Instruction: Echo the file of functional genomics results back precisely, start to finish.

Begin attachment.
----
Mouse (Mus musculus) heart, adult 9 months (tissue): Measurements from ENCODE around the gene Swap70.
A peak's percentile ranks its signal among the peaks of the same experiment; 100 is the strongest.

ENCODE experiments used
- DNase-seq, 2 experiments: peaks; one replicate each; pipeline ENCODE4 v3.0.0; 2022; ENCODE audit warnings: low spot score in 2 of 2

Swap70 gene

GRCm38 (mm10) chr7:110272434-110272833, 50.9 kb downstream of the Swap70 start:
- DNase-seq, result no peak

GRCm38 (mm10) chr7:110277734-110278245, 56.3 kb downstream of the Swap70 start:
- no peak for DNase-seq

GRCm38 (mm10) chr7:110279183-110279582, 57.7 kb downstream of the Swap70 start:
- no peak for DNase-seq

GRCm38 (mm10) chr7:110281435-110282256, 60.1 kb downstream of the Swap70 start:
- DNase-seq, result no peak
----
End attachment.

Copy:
Mouse (Mus musculus) heart, adult 9 months (tissue): Measurements from ENCODE around the gene Swap70.
A peak's percentile ranks its signal among the peaks of the same experiment; 100 is the strongest.

ENCODE experiments used
- DNase-seq, 2 experiments: peaks; one replicate each; pipeline ENCODE4 v3.0.0; 2022; ENCODE audit warnings: low spot score in 2 of 2

Swap70 gene

GRCm38 (mm10) chr7:110272434-110272833, 50.9 kb downstream of the Swap70 start:
- DNase-seq, result no peak

GRCm38 (mm10) chr7:110277734-110278245, 56.3 kb downstream of the Swap70 start:
- no peak for DNase-seq

GRCm38 (mm10) chr7:110279183-110279582, 57.7 kb downstream of the Swap70 start:
- no peak for DNase-seq

GRCm38 (mm10) chr7:110281435-110282256, 60.1 kb downstream of the Swap70 start:
- DNase-seq, result no peak